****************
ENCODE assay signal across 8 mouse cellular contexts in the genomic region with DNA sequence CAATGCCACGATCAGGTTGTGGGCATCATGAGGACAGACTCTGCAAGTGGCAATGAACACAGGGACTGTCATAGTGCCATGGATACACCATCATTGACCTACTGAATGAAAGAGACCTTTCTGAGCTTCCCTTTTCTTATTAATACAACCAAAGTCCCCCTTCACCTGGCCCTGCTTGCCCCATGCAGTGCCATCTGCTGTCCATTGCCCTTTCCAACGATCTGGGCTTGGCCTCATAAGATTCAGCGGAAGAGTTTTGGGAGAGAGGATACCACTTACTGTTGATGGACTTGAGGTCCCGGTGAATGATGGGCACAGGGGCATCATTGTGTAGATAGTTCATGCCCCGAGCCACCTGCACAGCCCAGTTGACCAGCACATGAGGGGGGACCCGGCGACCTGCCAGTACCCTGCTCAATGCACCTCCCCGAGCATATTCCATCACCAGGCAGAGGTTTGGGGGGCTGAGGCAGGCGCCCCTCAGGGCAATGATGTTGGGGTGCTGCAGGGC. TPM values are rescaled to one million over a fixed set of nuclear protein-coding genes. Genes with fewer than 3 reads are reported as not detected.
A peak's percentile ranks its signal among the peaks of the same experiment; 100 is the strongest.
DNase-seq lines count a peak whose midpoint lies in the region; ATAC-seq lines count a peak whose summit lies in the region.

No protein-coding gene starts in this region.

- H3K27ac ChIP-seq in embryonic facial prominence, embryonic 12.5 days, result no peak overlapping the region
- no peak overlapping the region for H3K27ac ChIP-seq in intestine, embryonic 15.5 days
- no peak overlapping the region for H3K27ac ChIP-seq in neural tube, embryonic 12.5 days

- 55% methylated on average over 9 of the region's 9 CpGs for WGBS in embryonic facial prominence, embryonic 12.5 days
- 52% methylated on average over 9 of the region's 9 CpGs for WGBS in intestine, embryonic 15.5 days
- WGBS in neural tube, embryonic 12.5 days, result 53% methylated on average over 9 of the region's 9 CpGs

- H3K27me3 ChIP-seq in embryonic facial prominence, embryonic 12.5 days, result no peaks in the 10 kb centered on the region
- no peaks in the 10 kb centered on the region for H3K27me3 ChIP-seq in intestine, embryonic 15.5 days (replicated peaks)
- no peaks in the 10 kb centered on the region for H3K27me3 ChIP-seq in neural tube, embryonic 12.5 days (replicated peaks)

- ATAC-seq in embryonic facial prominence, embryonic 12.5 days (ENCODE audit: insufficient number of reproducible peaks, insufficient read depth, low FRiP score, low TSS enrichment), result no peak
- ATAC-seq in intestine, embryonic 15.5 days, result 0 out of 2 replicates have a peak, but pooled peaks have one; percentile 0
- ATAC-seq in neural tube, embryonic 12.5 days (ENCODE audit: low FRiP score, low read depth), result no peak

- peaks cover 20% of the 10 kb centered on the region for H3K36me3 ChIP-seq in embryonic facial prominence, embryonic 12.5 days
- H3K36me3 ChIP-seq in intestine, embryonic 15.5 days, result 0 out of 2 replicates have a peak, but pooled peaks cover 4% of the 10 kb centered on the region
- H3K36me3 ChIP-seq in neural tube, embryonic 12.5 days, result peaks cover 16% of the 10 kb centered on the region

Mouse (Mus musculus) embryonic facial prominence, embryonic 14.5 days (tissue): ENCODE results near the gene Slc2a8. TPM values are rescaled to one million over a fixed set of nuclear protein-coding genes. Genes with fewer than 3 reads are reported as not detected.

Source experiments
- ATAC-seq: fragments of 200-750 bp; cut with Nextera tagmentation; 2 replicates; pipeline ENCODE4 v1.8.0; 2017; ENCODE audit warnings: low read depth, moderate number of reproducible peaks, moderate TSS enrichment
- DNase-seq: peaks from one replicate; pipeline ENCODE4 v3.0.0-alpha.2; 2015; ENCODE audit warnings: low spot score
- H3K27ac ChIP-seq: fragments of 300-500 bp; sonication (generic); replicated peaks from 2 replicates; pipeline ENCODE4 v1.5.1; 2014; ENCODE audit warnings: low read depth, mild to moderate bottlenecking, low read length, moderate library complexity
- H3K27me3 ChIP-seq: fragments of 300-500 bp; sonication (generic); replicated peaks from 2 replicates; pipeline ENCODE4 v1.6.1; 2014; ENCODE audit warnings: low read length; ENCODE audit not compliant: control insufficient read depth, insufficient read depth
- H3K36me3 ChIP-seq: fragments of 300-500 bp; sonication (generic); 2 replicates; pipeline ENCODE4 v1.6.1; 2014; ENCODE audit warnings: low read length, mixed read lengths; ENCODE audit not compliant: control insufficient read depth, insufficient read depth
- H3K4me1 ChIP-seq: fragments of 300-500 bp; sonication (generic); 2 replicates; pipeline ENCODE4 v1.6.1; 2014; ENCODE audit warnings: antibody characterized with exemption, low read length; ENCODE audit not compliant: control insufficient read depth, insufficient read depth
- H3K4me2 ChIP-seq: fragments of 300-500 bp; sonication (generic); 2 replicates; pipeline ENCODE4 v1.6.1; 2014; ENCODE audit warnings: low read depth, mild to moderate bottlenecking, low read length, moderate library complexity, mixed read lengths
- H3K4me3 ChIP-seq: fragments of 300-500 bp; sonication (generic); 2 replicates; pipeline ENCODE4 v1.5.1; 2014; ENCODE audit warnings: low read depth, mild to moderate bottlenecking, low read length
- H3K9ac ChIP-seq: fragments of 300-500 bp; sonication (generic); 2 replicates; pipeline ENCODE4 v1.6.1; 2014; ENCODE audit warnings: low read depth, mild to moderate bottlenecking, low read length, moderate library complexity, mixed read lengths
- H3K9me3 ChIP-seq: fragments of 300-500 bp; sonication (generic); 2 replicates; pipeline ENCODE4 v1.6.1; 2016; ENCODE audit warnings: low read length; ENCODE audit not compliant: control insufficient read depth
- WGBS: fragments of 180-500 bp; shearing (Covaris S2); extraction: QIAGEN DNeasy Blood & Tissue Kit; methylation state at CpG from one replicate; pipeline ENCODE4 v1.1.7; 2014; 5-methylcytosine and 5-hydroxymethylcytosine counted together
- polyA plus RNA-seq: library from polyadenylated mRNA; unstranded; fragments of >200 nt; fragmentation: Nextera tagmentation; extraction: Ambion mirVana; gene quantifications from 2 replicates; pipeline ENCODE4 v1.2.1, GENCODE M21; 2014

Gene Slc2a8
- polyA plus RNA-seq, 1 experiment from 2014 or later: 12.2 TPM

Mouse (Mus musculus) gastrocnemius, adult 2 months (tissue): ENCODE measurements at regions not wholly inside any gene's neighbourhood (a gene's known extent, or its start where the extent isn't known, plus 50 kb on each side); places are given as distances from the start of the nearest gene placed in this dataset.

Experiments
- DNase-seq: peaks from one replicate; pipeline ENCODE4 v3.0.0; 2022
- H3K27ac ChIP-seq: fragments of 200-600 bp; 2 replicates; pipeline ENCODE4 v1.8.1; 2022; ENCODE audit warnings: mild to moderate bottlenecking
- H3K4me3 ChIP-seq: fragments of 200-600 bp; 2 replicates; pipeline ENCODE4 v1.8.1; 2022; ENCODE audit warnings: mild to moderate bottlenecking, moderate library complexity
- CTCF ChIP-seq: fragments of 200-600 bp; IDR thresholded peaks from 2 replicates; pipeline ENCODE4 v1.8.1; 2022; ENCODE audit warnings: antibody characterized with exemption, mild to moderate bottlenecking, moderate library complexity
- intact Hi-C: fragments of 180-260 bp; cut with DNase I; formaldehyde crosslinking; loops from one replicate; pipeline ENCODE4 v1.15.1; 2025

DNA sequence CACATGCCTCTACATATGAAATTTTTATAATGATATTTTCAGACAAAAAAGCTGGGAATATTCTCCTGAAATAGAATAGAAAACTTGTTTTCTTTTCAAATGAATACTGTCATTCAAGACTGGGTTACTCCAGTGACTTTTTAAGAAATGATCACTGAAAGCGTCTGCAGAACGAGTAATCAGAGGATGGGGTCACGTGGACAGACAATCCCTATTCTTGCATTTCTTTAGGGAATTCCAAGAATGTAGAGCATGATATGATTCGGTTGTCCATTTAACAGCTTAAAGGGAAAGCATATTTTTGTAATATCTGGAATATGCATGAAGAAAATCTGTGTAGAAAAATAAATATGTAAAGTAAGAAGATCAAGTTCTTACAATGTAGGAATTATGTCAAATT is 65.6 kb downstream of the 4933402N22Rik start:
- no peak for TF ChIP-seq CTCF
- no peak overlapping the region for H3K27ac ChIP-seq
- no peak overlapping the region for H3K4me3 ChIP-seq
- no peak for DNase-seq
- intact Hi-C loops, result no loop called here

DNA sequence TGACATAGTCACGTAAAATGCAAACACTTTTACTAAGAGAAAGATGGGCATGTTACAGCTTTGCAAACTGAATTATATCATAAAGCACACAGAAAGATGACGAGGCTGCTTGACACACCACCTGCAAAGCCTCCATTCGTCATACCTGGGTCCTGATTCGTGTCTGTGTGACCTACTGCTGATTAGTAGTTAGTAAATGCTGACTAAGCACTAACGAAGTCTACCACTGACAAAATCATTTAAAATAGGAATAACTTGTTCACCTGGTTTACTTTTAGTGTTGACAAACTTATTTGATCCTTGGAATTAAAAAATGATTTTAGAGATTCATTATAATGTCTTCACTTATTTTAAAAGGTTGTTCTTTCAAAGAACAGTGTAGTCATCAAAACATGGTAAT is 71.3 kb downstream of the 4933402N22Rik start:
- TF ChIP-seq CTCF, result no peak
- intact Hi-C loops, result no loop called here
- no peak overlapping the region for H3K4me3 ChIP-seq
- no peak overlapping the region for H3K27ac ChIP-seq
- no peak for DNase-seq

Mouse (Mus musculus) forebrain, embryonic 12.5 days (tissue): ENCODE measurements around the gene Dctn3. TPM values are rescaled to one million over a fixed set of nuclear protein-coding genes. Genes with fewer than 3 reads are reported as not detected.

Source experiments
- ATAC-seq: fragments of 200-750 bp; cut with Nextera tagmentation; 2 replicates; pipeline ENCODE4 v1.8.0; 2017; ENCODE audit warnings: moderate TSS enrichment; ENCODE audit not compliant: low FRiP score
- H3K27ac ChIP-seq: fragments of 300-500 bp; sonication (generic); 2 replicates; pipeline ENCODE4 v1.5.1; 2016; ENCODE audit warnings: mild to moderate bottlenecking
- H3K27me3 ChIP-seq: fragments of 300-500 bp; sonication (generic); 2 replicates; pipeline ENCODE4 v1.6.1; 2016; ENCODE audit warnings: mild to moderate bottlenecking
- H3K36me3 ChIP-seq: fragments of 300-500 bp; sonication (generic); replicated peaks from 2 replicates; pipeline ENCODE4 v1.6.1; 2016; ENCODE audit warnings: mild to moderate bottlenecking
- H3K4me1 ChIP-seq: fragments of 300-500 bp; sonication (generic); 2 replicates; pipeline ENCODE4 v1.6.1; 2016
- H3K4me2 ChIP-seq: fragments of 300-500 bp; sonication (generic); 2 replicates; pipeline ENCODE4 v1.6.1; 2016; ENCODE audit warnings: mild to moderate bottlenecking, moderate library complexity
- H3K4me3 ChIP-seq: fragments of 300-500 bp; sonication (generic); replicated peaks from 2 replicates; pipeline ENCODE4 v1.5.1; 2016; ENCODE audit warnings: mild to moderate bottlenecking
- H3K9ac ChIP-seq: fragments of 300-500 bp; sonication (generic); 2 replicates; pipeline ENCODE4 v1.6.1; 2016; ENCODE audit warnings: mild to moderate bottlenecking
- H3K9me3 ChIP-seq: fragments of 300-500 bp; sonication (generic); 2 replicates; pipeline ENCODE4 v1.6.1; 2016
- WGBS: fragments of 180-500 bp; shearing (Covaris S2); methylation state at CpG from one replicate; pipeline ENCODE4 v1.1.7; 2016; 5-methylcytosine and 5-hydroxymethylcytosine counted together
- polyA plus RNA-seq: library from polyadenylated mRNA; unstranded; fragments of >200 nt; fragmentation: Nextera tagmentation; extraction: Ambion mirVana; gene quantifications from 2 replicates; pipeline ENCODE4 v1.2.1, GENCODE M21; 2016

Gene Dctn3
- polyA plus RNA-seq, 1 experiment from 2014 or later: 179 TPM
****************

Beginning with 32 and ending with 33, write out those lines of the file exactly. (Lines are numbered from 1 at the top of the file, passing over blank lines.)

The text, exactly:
- WGBS: fragments of 180-500 bp; shearing (Covaris S2); extraction: QIAGEN DNeasy Blood & Tissue Kit; methylation state at CpG from one replicate; pipeline ENCODE4 v1.1.7; 2014; 5-methylcytosine and 5-hydroxymethylcytosine counted together
- polyA plus RNA-seq: library from polyadenylated mRNA; unstranded; fragments of >200 nt; fragmentation: Nextera tagmentation; extraction: Ambion mirVana; gene quantifications from 2 replicates; pipeline ENCODE4 v1.2.1, GENCODE M21; 2014